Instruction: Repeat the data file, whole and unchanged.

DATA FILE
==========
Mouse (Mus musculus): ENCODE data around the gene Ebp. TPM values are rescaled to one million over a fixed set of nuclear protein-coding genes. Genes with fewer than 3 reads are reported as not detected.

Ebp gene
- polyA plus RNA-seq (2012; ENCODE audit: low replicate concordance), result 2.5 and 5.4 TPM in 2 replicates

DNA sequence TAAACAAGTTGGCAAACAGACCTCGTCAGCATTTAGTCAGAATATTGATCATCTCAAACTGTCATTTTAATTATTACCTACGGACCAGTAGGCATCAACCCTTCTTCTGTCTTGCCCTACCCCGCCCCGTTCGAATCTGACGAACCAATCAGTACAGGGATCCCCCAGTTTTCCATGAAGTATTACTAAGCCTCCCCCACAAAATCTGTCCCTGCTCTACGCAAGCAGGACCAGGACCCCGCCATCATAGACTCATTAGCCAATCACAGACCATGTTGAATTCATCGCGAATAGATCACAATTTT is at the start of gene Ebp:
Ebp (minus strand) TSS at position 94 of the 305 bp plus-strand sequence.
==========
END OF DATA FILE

Mouse (Mus musculus): ENCODE data around the gene Ebp. TPM values are rescaled to one million over a fixed set of nuclear protein-coding genes. Genes with fewer than 3 reads are reported as not detected.

Ebp gene
- polyA plus RNA-seq (2012; ENCODE audit: low replicate concordance), result 2.5 and 5.4 TPM in 2 replicates

DNA sequence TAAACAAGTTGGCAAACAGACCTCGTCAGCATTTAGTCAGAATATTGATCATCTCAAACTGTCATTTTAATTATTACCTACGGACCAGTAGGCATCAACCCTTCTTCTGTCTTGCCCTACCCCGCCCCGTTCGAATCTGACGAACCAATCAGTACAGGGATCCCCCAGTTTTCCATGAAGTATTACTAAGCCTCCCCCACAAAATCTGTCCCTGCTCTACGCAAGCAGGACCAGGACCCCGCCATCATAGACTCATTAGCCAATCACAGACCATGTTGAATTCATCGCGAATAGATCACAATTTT is at the start of gene Ebp:
Ebp (minus strand) TSS at position 94 of the 305 bp plus-strand sequence.